To make sure your article is the best it can possibly be, you can run through the checkpoints in Wikipedia's page on The perfect article and ask other people to edit, improve and help work on your article wherever appropriate.

Internal linking

It is important to think of your article as part of a whole network, rather than a section in a book. See Figure 1. For a large network to work effectively, so that users can find what they want quickly, as well as spending time browsing through articles of interest, the internal links must be plentiful and well thought out. Items in Coastal Wiki articles can be linked to other Coastal Wiki articles that provide information that significantly adds to readers' understanding of the topic.

Wikipedia says "Linking is one of the most important features of Wikipedia. It binds the project together into an interconnected whole, and provides instant pathways to locations both within and outside the project that are likely to increase our readers' understanding of the topic at hand" [1].

When you are writing your article, please spend time searching for and reading related articles on the Wiki. Ideally, internal links should fit well into a sentence. This is why article titles should be kept as concise as possible. When this is not possible, consider simply adding the related article to the "See also" section.

Basic formatting examples

  • bullet one
  • bullet two
  1. number list
  2. number list
Left indent
Larger indent
put a box round it

Plagiarism

Do not copy copyrighted work under any circumstance. In addition, direct copying of even a public-domain work is still plagiarism unless the original work is noted. See Wikipedia:Plagiarism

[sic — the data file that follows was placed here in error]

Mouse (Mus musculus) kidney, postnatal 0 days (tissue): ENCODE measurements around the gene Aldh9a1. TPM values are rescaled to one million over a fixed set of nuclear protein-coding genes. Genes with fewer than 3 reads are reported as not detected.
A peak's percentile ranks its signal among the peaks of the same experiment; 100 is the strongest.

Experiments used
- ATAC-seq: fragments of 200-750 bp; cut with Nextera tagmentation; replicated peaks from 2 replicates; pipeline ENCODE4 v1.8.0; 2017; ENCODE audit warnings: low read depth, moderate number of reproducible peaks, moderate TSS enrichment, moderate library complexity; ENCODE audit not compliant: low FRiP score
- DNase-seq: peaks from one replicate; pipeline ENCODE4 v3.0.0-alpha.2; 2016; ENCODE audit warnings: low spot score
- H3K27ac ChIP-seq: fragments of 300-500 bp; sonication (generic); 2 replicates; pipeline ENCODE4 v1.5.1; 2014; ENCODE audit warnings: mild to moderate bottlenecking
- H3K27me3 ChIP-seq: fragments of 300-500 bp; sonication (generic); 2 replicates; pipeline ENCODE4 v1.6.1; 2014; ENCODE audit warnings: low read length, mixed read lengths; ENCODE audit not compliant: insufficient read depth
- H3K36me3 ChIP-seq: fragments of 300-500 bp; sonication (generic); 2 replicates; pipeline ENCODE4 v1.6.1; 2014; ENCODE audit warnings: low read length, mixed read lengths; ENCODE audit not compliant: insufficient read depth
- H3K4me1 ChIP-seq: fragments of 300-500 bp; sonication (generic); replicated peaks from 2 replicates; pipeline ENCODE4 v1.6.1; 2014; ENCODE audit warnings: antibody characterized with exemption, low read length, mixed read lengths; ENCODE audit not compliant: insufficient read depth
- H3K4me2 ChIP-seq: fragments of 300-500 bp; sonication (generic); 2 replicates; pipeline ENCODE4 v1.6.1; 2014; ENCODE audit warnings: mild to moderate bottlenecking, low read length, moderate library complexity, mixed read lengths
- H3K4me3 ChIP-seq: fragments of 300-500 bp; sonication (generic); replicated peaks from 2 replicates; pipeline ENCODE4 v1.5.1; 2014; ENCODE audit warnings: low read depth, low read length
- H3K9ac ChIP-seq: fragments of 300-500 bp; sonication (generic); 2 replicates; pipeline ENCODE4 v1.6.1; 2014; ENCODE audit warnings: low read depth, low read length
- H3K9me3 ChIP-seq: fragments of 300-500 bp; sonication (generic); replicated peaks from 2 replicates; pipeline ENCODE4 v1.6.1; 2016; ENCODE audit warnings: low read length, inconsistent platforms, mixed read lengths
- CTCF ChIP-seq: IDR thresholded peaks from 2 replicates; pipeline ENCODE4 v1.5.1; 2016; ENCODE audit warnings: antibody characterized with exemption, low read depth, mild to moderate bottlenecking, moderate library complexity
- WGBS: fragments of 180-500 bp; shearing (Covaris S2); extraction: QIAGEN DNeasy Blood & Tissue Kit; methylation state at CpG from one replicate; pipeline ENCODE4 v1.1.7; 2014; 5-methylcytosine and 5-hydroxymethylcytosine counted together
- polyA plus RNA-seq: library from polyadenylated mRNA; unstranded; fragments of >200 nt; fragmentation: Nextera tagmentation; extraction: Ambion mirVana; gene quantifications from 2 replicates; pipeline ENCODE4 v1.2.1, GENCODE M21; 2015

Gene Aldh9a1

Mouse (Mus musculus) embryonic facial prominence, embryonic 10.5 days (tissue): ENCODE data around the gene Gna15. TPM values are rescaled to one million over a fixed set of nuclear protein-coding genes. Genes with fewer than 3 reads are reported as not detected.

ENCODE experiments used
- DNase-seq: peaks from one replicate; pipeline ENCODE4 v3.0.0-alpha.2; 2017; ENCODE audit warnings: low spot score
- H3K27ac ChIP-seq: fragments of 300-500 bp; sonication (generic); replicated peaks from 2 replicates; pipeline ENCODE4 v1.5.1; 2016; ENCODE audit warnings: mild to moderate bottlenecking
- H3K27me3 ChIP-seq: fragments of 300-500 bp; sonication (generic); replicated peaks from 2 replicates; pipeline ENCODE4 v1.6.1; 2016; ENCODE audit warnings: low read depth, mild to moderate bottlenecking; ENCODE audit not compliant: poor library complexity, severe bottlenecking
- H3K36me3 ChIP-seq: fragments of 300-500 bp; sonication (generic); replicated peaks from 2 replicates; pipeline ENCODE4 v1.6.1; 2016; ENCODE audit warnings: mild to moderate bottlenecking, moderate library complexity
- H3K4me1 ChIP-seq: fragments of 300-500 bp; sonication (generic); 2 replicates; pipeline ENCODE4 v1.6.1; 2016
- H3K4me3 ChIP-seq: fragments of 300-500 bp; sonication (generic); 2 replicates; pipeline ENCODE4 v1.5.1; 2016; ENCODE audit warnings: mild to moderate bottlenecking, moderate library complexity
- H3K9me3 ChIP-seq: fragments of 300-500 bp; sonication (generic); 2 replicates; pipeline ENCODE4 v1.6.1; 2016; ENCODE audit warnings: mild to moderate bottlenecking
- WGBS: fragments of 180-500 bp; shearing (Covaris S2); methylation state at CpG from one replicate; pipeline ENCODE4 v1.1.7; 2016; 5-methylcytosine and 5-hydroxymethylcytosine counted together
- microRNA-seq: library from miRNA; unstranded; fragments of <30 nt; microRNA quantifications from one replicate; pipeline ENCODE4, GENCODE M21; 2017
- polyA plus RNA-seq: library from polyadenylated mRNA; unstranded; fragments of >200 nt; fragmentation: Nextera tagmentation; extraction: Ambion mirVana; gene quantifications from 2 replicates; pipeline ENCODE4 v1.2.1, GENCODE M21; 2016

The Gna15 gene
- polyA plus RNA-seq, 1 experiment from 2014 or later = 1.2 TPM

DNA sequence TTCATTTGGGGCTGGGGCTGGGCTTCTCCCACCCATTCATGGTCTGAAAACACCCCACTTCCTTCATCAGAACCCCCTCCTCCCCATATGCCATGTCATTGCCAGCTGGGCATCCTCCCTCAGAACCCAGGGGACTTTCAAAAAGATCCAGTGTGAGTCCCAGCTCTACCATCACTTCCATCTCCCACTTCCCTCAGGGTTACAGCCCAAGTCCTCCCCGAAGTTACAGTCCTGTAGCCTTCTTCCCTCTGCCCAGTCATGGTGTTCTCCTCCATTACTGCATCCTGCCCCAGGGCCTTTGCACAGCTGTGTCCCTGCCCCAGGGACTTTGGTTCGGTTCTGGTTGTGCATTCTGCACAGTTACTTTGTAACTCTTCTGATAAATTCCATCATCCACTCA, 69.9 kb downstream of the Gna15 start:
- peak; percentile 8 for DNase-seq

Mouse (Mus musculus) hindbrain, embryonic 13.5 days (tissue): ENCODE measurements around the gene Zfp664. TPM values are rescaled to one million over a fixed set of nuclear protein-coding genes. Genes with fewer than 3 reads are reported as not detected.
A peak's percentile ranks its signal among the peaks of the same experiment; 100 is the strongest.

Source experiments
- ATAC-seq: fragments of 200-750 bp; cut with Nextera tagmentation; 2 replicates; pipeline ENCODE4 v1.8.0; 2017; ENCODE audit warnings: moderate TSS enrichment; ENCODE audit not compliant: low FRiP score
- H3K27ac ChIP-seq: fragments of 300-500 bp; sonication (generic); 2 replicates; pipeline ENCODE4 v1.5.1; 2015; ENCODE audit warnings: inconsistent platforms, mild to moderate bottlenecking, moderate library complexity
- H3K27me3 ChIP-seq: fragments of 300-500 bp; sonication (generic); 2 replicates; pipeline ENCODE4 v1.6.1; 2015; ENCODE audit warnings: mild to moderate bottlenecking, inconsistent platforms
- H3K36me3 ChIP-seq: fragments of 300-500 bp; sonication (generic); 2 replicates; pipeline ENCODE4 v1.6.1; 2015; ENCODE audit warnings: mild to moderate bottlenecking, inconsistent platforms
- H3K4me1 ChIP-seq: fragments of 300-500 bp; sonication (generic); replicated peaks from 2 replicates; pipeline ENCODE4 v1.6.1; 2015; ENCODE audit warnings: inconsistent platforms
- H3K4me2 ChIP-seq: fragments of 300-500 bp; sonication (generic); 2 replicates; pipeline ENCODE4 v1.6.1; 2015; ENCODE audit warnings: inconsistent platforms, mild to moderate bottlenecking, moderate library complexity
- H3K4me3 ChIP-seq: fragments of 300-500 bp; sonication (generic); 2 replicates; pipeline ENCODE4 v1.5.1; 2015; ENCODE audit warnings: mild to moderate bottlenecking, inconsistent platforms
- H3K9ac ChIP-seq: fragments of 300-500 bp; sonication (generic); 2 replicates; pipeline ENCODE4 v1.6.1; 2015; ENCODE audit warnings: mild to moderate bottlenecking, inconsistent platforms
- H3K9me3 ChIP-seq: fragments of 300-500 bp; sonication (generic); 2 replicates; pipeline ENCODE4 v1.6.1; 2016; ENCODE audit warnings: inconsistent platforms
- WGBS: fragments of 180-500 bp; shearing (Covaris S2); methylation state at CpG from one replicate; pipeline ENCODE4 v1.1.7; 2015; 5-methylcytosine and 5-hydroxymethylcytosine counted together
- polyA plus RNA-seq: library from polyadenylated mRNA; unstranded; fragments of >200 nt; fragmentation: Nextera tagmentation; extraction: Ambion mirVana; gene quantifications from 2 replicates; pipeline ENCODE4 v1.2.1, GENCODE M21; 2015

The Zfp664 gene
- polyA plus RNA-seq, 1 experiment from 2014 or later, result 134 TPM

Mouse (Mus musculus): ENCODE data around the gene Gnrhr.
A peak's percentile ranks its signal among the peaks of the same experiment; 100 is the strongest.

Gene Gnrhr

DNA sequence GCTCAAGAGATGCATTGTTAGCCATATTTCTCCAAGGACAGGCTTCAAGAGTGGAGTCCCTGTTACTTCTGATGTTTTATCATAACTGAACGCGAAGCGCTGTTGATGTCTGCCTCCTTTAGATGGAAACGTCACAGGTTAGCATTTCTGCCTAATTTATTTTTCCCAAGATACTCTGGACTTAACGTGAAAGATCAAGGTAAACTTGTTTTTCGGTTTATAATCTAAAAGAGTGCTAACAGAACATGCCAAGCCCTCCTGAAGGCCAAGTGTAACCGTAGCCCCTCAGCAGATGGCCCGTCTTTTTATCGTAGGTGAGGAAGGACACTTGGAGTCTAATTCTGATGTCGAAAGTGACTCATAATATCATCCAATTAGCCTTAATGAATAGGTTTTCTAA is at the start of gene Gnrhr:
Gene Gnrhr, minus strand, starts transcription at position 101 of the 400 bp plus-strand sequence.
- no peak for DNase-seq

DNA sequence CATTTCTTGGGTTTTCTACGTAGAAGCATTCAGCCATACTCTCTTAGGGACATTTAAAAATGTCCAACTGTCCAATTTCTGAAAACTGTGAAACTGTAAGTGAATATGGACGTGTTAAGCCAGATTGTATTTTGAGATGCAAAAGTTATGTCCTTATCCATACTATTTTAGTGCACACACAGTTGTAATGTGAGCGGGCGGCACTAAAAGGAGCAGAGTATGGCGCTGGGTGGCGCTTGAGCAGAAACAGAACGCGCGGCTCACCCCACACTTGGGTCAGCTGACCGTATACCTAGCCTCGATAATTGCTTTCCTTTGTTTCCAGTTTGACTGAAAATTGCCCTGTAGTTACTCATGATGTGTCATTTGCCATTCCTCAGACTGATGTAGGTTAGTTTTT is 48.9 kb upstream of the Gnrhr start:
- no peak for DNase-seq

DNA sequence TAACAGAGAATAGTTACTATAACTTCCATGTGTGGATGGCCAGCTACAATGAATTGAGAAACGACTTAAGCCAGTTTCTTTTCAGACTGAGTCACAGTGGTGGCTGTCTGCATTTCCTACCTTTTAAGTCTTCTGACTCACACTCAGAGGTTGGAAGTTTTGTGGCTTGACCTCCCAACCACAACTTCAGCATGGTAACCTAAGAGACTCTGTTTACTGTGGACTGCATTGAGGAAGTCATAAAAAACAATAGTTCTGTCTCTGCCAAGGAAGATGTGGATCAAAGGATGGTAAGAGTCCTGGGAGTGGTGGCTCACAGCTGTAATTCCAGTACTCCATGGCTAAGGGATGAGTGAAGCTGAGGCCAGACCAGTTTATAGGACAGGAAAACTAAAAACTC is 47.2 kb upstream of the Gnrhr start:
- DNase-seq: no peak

To be safe, do not copy more than a couple of sentences of text from anywhere, and document any references you do use.

Evaluating context

Here are some thought experiments, from Wikipedia to help you test whether you are setting enough context:

  • Does the article make sense if the reader gets to it as a random page?
  • Imagine yourself as a layman. Can you figure out what the article is about?
  • Can people tell what the article is about if the first page is printed out and passed around?
  • Would a reader want to follow some of the links?

Figures

Figure 1: Image of the Cornish coast from freefoto.com

Illustrate the article with good quality relevant images, tables or graphics. Every article should contain at least one figure of some kind.

Citations

Every article should contain a references section and all specific claims should be cited. For example, much of the material in this article has been taken from Guidelines Coastal Wiki. [2]

Make doubly sure that all your material is true: check your facts. Verifying your alleged facts is a crucial part of citing good sources: even if you think you know something, you have to provide references anyway, to prove to the reader that the fact is true. References are of paramount importance, as they are what will allow the Coastal Wiki to be the most trusted, reliable resource it can be.

End of article

Certain optional sections go at the bottom of the article. Common appendix sections (in the preferred order) are:

See also

  • A bulleted list of relevant internal links within the Coastal Wiki.

References

  1. http://en.wikipedia.org/wiki/Wikipedia:Manual_of_Style_(links)
  2. Encora(2006). Guidelines Coastal Wiki. Encora Report Eds. A.J. Chadwick & J. Dronkers

Further reading

  • Related books or other publications that were not used as a source but provide further background or insight.

External links

Add related websites that were not used as a source (since these go in References) but provide further background. If there are good articles within Wikipedia, then cite them as an external link eg. Wikipedia. This will not detract from the Coastal Wiki, it will actually help to improve our rank in search engines. At the same time, you should alter the corresponding Wikipedia page(s) to include your Coastal Wiki page as an external link. Over time, this will significantly improve our Google PageRank and again result in higher listings.


Finally, you should claim your article and add it to the relevant categories. It is a major difference between Wikipedia and the Coastal Wiki that all articles should be claimed. However, this should not prevent other users from improving articles. It is extremely important to add your article to the relevant categories, so that people can find your article by browsing. You may also wish to add your article to some of the lists under Contents.

Article by

The main author of this article is Somerville, Tracy
Please note that others may also have edited the contents of this article.